BAGHDAD (AP) -- After days of back and forth over U.S. President Donald Trump's decision to pullout American troops from Syria, a U.S. military official said Friday the process of withdrawal has begun, declining to comment on specific timetables or movements.
Col. Sean Ryan, spokesman for the U.S.-led coalition fighting the Islamic State group, said "the process of our deliberate withdrawal from Syria" has started.
"Out of concern for operational security, we will not discuss specific timelines, locations or troops movements," the Baghdad-based official said in a statement emailed to The Associated Press.
There were no other details, and it was not immediately clear how many vehicles or whether any troop units had withdrawn.
The Britain-based Syrian Observatory for Human Rights, which monitors the conflict in Syria through a network of activists on the ground, said the withdrawal began Thursday night. It said a convoy of about 10 armored vehicles, in addition to some trucks, pulled out from Syria's northeastern town of Rmeilan into Iraq.
Confirmation of the first withdrawals comes amid confusion over plans to implement Trump's pullout order and threats from Turkey to attack the Kurds, who have been America's partners on the ground in the war against the Islamic State group in Syria.
Badran Ciya Kurd, a Syrian Kurdish official reached by the AP, declined to comment about the withdrawal. Others were not immediately available.
There are 2,000 American troops in Syria. Trump's abrupt decision in December to pull them, declaring in a tweet the defeat of IS, sent shockwaves across the region and a flurry of criticism from some of his generals and national security advisers, and led to the resignation of U.S. Defense Minister James Mattis and the top U.S. envoy to the anti-IS coalition. It also led to major criticism that the U.S. was abandoning its local Kurdish allies amid Turkish threats of an imminent attack.
On Sunday, U.S. national security adviser John Bolton said American troops will not leave northeastern Syria until IS is defeated and American-allied Kurdish fighters are protected, signaling a slow-down in Trump's initial order for a rapid withdrawal. Secretary of State Mike Pompeo, who is on a tour of the region, has also sought to reassure the Kurds that they will be safe after U.S. troops withdraw from the country.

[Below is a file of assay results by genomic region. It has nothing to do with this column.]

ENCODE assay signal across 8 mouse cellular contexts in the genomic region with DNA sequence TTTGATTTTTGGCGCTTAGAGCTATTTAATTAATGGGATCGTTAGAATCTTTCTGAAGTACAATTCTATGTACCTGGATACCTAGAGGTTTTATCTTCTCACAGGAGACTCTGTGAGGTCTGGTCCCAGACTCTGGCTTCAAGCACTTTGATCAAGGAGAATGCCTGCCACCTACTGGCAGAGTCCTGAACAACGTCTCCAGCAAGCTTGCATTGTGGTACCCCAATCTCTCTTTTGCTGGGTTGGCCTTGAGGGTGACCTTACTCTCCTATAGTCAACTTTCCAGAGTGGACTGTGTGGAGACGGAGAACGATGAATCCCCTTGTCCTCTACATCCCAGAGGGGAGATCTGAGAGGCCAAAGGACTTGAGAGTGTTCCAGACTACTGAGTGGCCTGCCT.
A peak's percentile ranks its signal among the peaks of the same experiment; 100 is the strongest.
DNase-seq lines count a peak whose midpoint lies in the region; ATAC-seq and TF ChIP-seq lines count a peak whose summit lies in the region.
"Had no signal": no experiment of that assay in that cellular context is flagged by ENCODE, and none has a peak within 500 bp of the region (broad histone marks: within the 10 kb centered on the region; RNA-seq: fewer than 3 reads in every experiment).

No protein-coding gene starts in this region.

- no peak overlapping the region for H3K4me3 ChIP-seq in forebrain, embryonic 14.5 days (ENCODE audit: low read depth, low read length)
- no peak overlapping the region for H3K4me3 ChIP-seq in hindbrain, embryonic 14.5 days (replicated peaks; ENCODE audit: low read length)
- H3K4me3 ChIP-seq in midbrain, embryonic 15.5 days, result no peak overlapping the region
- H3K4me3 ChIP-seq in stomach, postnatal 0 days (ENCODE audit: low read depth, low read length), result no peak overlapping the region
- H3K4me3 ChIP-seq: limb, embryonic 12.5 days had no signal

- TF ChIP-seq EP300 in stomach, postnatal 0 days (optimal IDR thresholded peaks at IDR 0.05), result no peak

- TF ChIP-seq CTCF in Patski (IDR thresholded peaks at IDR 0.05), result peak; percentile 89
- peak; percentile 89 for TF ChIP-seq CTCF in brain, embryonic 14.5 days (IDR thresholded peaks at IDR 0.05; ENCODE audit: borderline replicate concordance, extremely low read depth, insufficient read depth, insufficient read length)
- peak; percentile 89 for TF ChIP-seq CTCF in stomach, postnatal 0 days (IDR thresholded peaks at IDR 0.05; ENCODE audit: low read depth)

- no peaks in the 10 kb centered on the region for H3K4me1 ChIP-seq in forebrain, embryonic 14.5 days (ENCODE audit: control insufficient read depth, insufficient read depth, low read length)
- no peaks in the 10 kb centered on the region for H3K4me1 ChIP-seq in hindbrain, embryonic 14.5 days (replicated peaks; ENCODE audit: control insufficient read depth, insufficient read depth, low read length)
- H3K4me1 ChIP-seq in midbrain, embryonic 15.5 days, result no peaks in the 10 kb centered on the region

"These have been folks that have fought with us and it's important that we do everything we can to ensure that those folks that fought with us are protected," Pompeo said of the Kurds while visiting Irbil, the capital of Iraq's semi-autonomous Kurdistan region, after talks in Baghdad.
After initially tweeting about the decision to bring back U.S. troops "now," Trump this week said "we will be leaving at a proper pace while at the same time continuing to fight ISIS and doing all else that is prudent and necessary!"
Kurdish officials, meanwhile, have demanded clarifications from the U.S. over its intentions. A U.S. troop pullout leaves the Kurds exposed to Turkish attacks from one side, and Syrian government troops on the other. The withdrawal benefits Syrian President Bashar Assad and his international backers, Russia and Iran, who are primed to move into the region to fill a vacuum left behind by the Americans.
Russia's Foreign Ministry spokeswoman Maria Zakharova said the Americans are not serious about withdrawing from Syria.
Speaking to reporters in Moscow Friday, she said it appears to Moscow that the U.S. "is looking for a reason to stay." She said Russia has not seen public statements laying out the U.S. strategy in Syria and so cannot be sure that the U.S. is serious about leaving.
U.S. troops have been involved in Syria's war since 2014 when the first elite force arrived in the country to advise Kurdish-led fighters who were involved in battles against the Islamic State group.